" I passionately love the life of my times […] Yes, I love everything that shines, sparkling jewels, […] beautiful women who inspire carnal desire… and painting gives me the most complete possession of all this, because what I paint is often the haunting realization of a dream or an obsession.” Van Dongen’s words seem to directly echo the present painting, emblematic of the works made by the painter in the 1920s, a decade qualified as the “Cocktail Epoch” by commentators of the time.
The painter was then at the height of his fame and had become one of the essential figures of fashionable Paris. He was living in a mansion on the rue Juliette-Kamber where he organized many parties to which all of Paris was invited. Fashionable women in evening dresses rubbed shoulders with cabaret dancers, erotic actresses and politicians. This colourful group was described by Van Dongen in the following terms: “The world is a great garden, full of flowers, full of weeds. The advantage of our time is that we can mix and mingle everything: it is the Cocktail Epoch”.
Many accounts of the sumptuous parties at rue Juliette-Lamber have come down to us. The newspaper Ecouter recounts a party on November 24 1928: “At midnight, five hundred people filled all the floors of the Van Dongen mansion, in the peaceful Juliette-Lamber street. Women in furs and pearls, men in smoking jackets, Montparnassian residents in jackets with their girlfriends in tight-fitting jumpers.” Michel Georges-Michel describes the same effervescent atmosphere: “A Veronese vision, two, three studios overlooking each other, separated by bannisters, by small balconies, almost terraces. And in each studio, silver divans wide as lawns where, during the parties of the most wonderful years, beautiful women from Paris, Europe and America would pile. From Boni de Castellane in her latest splendour to the Maharajah of Karputhala, from all the Goulds and all the Rothschilds to their latest models, there was all the cream of the world’s society, contemplating their portraits hanging on the walls like hanging effigies.”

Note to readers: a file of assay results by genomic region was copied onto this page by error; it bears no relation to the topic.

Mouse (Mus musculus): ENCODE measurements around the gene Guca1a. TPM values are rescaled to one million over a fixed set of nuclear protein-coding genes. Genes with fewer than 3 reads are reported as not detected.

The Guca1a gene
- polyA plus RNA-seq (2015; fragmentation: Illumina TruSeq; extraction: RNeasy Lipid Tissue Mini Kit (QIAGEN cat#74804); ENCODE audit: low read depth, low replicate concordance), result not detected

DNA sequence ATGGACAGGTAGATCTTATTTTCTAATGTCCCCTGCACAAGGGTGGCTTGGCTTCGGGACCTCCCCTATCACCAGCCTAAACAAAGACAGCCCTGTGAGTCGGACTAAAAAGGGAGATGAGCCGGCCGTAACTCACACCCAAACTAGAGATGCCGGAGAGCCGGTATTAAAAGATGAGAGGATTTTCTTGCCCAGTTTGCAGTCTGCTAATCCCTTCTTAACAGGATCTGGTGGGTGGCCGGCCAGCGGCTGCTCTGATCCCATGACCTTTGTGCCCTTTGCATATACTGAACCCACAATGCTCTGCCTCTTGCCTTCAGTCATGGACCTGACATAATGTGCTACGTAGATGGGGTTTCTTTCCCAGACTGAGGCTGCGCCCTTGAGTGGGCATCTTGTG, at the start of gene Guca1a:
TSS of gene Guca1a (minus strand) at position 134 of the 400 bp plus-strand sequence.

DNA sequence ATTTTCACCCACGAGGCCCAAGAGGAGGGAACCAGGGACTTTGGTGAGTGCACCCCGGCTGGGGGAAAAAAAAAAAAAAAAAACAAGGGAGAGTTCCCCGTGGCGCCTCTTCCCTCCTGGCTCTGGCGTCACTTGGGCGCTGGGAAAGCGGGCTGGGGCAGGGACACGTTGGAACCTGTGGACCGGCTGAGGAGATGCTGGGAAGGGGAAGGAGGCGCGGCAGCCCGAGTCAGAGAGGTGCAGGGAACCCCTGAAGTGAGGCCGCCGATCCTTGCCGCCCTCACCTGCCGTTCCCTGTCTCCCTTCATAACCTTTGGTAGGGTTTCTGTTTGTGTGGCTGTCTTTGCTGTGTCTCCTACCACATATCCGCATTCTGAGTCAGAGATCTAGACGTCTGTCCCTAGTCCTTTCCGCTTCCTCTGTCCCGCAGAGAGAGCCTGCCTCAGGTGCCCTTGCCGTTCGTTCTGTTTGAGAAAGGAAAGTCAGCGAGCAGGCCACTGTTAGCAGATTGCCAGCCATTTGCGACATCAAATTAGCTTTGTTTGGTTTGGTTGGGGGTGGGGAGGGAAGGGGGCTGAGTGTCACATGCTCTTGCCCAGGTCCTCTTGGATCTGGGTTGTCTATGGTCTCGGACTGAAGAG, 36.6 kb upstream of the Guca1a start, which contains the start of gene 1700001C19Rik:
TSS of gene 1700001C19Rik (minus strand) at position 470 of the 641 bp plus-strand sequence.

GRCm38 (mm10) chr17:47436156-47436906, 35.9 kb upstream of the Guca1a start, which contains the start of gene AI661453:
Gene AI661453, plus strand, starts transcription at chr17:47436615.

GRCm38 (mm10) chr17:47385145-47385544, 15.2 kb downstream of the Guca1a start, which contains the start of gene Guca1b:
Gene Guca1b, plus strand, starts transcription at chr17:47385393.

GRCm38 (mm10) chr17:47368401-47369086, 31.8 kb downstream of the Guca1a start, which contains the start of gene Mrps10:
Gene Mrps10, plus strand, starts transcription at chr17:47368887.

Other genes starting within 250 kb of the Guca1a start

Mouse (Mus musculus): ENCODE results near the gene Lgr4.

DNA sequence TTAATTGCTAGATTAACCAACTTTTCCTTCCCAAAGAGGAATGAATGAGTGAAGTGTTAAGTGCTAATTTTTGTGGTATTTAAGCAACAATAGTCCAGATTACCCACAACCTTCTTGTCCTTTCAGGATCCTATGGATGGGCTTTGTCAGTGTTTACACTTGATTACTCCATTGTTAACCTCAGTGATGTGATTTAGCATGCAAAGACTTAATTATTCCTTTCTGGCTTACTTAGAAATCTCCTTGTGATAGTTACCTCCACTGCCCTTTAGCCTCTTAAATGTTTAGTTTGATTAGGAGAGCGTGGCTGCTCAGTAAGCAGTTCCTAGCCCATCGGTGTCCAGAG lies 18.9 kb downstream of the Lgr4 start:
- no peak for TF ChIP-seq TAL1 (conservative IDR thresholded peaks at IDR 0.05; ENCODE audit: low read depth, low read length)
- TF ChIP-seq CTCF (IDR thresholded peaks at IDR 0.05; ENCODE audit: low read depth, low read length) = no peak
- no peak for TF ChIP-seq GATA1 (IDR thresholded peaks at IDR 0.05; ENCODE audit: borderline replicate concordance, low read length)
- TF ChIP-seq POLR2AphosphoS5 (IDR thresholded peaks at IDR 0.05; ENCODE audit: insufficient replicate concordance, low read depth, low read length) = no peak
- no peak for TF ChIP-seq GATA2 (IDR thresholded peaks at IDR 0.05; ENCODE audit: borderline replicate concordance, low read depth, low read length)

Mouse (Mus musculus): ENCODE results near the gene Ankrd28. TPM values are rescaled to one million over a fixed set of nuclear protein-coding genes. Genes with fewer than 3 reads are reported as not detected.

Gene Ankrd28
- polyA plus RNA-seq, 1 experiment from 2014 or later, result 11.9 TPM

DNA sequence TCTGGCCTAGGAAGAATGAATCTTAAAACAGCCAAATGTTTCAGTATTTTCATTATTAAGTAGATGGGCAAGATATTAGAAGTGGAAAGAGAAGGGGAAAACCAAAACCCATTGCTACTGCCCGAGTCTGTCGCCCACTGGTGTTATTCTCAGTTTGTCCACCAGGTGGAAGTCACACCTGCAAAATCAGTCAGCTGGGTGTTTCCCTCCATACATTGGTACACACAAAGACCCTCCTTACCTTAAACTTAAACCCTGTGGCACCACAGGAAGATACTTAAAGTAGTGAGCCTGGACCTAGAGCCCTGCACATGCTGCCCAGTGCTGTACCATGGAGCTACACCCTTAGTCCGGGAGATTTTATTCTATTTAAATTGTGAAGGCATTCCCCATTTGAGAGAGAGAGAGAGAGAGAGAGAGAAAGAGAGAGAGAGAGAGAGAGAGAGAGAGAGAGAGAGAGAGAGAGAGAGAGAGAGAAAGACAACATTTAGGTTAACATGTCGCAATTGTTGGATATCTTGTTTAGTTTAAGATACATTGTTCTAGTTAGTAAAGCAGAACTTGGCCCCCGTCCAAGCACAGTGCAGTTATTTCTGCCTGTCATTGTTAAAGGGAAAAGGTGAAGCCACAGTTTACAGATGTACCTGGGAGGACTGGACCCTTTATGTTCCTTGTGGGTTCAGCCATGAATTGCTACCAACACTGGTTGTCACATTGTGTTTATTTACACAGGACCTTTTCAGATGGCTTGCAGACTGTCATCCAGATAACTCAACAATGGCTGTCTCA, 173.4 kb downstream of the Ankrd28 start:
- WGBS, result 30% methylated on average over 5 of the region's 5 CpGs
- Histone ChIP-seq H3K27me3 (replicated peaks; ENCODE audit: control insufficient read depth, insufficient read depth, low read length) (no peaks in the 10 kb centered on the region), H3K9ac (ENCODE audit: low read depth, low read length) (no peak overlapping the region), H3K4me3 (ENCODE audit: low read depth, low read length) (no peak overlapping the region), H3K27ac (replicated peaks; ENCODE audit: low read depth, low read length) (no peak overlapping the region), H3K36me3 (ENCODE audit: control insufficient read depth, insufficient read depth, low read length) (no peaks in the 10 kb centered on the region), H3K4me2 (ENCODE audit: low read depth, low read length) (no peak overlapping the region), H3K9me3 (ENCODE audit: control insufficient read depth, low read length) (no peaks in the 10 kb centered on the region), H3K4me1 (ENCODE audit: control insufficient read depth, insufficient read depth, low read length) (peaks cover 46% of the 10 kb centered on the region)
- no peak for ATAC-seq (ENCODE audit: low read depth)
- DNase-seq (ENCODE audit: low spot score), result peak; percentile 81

Portrait de femme assise perfectly embodies this period of fashionable effervescence. The young elegant woman – probably Madame Dubonnet – is depicted here in a monumental format, in evening dress and enveloped in a sumptuous fur coat. As in his most famous works, the painter skillfully uses the electric lighting to sculpt the body and face of the female model, evocative of theatre lighting. The present painting demonstrates the painter’s remarkable mastery of colour and material effects. The fauve colours of his beginnings have here given way to a more measured palette but the spontaneous brushwork and the originality of the green carnations are radically modern, testifying to the artist’s continual innovation.